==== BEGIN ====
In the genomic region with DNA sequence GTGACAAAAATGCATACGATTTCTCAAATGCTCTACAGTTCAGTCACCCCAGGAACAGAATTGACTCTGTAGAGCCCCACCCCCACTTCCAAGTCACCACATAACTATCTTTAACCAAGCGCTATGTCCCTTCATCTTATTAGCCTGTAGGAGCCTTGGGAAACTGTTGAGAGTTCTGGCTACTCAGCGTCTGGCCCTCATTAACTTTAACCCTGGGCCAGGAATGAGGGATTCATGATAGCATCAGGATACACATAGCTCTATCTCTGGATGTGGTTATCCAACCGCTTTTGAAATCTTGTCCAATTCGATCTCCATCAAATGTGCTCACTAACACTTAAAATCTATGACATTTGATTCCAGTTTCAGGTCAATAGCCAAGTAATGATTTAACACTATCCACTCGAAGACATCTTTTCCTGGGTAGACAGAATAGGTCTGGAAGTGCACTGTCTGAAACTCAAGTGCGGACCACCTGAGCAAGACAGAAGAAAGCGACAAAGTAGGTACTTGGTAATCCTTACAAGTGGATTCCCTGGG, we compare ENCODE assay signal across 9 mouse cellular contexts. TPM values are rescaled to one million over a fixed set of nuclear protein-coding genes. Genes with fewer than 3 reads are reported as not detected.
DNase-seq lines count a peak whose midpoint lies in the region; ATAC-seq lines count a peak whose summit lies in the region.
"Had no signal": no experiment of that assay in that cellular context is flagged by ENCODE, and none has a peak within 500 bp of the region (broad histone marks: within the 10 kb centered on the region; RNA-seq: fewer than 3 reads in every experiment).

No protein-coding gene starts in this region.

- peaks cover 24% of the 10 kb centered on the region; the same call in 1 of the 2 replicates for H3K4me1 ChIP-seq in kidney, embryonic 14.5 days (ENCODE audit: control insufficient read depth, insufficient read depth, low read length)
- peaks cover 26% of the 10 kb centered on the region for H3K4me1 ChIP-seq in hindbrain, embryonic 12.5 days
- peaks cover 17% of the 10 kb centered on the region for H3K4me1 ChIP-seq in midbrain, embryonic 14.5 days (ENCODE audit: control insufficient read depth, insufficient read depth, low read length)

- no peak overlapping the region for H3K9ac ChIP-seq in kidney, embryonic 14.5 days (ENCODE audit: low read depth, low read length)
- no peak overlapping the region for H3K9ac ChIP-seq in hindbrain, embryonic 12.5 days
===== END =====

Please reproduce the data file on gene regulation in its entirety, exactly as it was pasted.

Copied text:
In the genomic region with DNA sequence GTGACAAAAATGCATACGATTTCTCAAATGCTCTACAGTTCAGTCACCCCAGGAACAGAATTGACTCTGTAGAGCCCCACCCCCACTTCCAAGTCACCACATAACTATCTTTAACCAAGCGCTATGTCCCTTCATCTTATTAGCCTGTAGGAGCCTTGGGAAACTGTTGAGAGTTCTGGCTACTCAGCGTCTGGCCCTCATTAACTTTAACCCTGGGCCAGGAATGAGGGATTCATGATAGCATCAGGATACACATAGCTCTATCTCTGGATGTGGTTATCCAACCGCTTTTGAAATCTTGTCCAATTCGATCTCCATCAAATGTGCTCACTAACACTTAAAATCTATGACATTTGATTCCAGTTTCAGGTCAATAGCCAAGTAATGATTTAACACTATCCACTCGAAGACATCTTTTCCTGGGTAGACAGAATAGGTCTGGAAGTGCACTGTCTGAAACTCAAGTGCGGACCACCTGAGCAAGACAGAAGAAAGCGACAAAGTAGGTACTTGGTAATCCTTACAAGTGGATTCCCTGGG, we compare ENCODE assay signal across 9 mouse cellular contexts. TPM values are rescaled to one million over a fixed set of nuclear protein-coding genes. Genes with fewer than 3 reads are reported as not detected.
DNase-seq lines count a peak whose midpoint lies in the region; ATAC-seq lines count a peak whose summit lies in the region.
"Had no signal": no experiment of that assay in that cellular context is flagged by ENCODE, and none has a peak within 500 bp of the region (broad histone marks: within the 10 kb centered on the region; RNA-seq: fewer than 3 reads in every experiment).

No protein-coding gene starts in this region.

- peaks cover 24% of the 10 kb centered on the region; the same call in 1 of the 2 replicates for H3K4me1 ChIP-seq in kidney, embryonic 14.5 days (ENCODE audit: control insufficient read depth, insufficient read depth, low read length)
- peaks cover 26% of the 10 kb centered on the region for H3K4me1 ChIP-seq in hindbrain, embryonic 12.5 days
- peaks cover 17% of the 10 kb centered on the region for H3K4me1 ChIP-seq in midbrain, embryonic 14.5 days (ENCODE audit: control insufficient read depth, insufficient read depth, low read length)

- no peak overlapping the region for H3K9ac ChIP-seq in kidney, embryonic 14.5 days (ENCODE audit: low read depth, low read length)
- no peak overlapping the region for H3K9ac ChIP-seq in hindbrain, embryonic 12.5 days